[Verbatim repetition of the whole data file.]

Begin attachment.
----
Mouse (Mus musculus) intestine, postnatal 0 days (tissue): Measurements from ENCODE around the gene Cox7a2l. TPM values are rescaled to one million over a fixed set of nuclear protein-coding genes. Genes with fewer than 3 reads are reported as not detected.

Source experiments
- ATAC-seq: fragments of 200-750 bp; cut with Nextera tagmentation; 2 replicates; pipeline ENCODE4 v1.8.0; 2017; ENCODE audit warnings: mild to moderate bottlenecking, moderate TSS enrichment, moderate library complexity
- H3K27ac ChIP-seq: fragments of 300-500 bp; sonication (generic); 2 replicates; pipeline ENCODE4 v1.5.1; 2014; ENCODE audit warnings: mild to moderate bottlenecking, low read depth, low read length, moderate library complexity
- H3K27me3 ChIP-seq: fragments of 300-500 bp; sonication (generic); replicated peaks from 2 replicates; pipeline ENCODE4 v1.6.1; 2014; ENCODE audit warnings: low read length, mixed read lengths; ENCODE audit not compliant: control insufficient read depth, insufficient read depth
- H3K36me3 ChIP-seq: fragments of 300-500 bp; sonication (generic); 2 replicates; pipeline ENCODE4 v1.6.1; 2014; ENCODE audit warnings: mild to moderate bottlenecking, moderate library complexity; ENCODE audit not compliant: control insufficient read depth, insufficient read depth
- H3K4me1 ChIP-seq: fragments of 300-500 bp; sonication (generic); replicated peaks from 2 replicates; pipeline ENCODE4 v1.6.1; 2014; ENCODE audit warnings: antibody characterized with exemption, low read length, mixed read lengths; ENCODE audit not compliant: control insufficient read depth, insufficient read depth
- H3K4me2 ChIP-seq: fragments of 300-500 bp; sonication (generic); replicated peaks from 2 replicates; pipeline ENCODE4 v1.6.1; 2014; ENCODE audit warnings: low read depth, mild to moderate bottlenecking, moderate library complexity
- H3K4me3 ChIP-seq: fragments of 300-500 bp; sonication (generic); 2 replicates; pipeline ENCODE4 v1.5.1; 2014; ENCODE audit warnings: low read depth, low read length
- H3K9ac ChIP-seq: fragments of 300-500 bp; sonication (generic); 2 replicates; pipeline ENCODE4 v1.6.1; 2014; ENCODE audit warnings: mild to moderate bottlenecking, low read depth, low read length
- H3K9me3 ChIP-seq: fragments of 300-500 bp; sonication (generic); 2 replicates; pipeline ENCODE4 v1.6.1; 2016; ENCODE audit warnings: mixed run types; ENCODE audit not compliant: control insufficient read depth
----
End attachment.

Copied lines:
Mouse (Mus musculus) intestine, postnatal 0 days (tissue): Measurements from ENCODE around the gene Cox7a2l. TPM values are rescaled to one million over a fixed set of nuclear protein-coding genes. Genes with fewer than 3 reads are reported as not detected.

Source experiments
- ATAC-seq: fragments of 200-750 bp; cut with Nextera tagmentation; 2 replicates; pipeline ENCODE4 v1.8.0; 2017; ENCODE audit warnings: mild to moderate bottlenecking, moderate TSS enrichment, moderate library complexity
- H3K27ac ChIP-seq: fragments of 300-500 bp; sonication (generic); 2 replicates; pipeline ENCODE4 v1.5.1; 2014; ENCODE audit warnings: mild to moderate bottlenecking, low read depth, low read length, moderate library complexity
- H3K27me3 ChIP-seq: fragments of 300-500 bp; sonication (generic); replicated peaks from 2 replicates; pipeline ENCODE4 v1.6.1; 2014; ENCODE audit warnings: low read length, mixed read lengths; ENCODE audit not compliant: control insufficient read depth, insufficient read depth
- H3K36me3 ChIP-seq: fragments of 300-500 bp; sonication (generic); 2 replicates; pipeline ENCODE4 v1.6.1; 2014; ENCODE audit warnings: mild to moderate bottlenecking, moderate library complexity; ENCODE audit not compliant: control insufficient read depth, insufficient read depth
- H3K4me1 ChIP-seq: fragments of 300-500 bp; sonication (generic); replicated peaks from 2 replicates; pipeline ENCODE4 v1.6.1; 2014; ENCODE audit warnings: antibody characterized with exemption, low read length, mixed read lengths; ENCODE audit not compliant: control insufficient read depth, insufficient read depth
- H3K4me2 ChIP-seq: fragments of 300-500 bp; sonication (generic); replicated peaks from 2 replicates; pipeline ENCODE4 v1.6.1; 2014; ENCODE audit warnings: low read depth, mild to moderate bottlenecking, moderate library complexity
- H3K4me3 ChIP-seq: fragments of 300-500 bp; sonication (generic); 2 replicates; pipeline ENCODE4 v1.5.1; 2014; ENCODE audit warnings: low read depth, low read length
- H3K9ac ChIP-seq: fragments of 300-500 bp; sonication (generic); 2 replicates; pipeline ENCODE4 v1.6.1; 2014; ENCODE audit warnings: mild to moderate bottlenecking, low read depth, low read length
- H3K9me3 ChIP-seq: fragments of 300-500 bp; sonication (generic); 2 replicates; pipeline ENCODE4 v1.6.1; 2016; ENCODE audit warnings: mixed run types; ENCODE audit not compliant: control insufficient read depth